The D-Train was finally derailed.
Since bursting on the scene in 2003, Dontrelle Willis has been the Mets’ #1 nemesis. Prior to this game, Willis was 11-2 career with an ERA around 2.00 against the Mets. Also prior to the game, D-Train was one of the NL’s hottest pitchers, with a 3-0 record, 3.32 ERA, and 17 Ks in 19 innings.
But the 2007 Mets lineup is unlike any other other he’s seen from Flushing, and the best he’s faced this year.
The Mets pounded Dontrelle for 10 hits and 7 earned runs in 5 innings, boosting his season ERA a full two runs in the process. Mets batters jumped on first-pitch fastballs from Dontrelle, and were handsomely rewarded. The first inning, in which Willis threw 23 pitches before getting an out, looked like an extension of Mets batting practice, as everyone but Shawn Green teed off Dontrelle’s high meatballs. Willis was also hurt by his defense, which committed two infield errors in that same first inning (the Marlins previously made 4 errors all season).
Perhaps it was the excitement and comfort of warm weather that got the Mets’ bats going. Or it could have been a great scouting report combined with effective approach. I have another theory — D-Train was tipping his pitches. I could be wrong, but the way the Mets were swinging and smiling, it appeared as if they knew what was coming.
Nearly lost in the excitement of the offense was the outstanding performance by John Maine, who for most of the game was efficient with his pitches and very quietly took a no-hitter into the seventh inning. This was not the Maine we saw in the Shea opener, but the Maine we saw against the St. Louis Cardinals. He mixed his pitches well, spotting the slider and change-up at the corners and the knees, perfectly complementing a hard running, sinking fastball and a rising fastball that evoked a number of swings and misses. He broke some bats, got a lot of grounders, and was ahead of most hitters. Maine did have his typical “flake-outs” here and there, as he walked four batters for no apparent reason. If he ever manages to eliminate the lapses in concentration, he’ll be part of conversations that include Brandon Webb and Chris Carpenter.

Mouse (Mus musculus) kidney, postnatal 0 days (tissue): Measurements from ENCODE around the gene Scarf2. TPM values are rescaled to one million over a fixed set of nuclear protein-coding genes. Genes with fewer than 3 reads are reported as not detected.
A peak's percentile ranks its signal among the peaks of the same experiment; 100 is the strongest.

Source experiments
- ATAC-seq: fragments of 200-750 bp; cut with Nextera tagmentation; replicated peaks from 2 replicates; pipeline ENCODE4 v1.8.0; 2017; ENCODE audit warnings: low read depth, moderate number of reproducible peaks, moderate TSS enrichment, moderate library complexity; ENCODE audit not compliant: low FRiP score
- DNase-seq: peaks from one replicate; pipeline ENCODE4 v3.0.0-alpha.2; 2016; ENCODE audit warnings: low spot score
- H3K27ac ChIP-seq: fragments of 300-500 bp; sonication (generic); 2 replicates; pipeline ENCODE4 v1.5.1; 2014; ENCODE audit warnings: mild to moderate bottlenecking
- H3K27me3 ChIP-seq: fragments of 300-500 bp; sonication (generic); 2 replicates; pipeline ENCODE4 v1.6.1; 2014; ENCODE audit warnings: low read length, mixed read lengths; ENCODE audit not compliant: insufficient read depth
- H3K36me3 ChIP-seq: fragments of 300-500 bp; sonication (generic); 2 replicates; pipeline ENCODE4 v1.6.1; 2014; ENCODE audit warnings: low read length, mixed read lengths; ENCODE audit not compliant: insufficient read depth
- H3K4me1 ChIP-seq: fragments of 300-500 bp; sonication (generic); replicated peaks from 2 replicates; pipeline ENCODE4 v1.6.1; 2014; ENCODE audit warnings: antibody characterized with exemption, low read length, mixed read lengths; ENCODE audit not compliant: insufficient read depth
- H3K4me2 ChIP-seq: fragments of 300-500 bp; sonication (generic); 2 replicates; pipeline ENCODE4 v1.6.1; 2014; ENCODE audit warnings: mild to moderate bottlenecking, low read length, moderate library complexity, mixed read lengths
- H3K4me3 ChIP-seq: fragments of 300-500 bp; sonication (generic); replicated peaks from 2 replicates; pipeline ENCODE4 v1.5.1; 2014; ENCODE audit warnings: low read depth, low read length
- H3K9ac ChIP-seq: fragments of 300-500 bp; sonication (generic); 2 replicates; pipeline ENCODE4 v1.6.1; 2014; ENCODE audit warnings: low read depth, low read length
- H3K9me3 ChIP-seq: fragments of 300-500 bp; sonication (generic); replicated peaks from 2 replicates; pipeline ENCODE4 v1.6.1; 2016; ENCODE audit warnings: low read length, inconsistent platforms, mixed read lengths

Once again, the Mets bullpen was stellar. Aaron Sele pitched one scoreless inning and Aaron Heilman finished the game by getting three outs on four pitches.
On the Offensive
Wow. Where to start?
Jose Reyes went 4-6 with 2 doubles, 2 runs, and an RBI. He’s now hitting .364.
Carlos Beltran is now swinging the bat with authority. He had two hits, scored two runs and drove in three with a single and his third homerun of the year. He’s up to .314.
Moises Alou went 2-4, boosting his batting average to .356.
Carlos Delgado finally busted out a double in that big first inning, though he went 0-4 the rest of the way.
David Wright extended his hitting streak to 25 games, dating back to last year. He went 2-5 with a ribbie.
Shawn Green eeked out two very cheap hits — a Texas Leaguer popup and a seeing-eye single — but those make up for the hard liners he’s been hitting right at people.
Jose Valentin remains hot, and now is hitting .279 after a 3-5 game.
Things that Make You Go Hmmm …
After getting blasted by the Mets, and challenging a radio deejay to a fight, Phillies manager Charlie Manuel announced that ace starter Brett Myers would be moving to the bullpen to become the setup man for Tom Gordon, with Jon Lieber taking Myers’ spot in the rotation. Hmmm … hey Charlie, what are you going to do about the seventh and eighth innings?
The Mets will have Orlando Hernadez on the hill against Rick Vanden Hurk. Game time is 7:05 PM.